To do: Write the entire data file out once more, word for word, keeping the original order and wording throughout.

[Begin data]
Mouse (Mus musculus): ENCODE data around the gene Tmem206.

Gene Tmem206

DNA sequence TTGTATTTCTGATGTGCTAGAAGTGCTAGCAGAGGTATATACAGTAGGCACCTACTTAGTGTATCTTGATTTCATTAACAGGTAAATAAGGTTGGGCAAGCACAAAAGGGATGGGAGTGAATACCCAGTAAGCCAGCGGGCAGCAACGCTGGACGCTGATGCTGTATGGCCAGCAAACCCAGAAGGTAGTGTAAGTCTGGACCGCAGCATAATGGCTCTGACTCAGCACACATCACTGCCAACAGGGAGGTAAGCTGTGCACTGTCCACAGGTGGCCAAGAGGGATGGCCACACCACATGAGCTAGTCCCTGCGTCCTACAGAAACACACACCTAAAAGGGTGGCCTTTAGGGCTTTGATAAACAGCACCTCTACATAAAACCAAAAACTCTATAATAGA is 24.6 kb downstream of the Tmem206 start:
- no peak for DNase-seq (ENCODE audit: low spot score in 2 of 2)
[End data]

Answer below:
Mouse (Mus musculus): ENCODE data around the gene Tmem206.

Gene Tmem206

DNA sequence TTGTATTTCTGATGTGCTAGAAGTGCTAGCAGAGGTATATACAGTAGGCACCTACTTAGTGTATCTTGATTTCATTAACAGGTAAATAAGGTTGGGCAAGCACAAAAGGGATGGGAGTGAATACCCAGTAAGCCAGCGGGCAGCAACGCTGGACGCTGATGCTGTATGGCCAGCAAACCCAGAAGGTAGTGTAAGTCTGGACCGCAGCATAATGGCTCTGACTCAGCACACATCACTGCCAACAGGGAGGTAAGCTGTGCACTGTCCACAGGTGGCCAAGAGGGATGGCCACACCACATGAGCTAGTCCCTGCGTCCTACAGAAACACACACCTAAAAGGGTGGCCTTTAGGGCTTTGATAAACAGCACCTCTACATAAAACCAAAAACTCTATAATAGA is 24.6 kb downstream of the Tmem206 start:
- no peak for DNase-seq (ENCODE audit: low spot score in 2 of 2)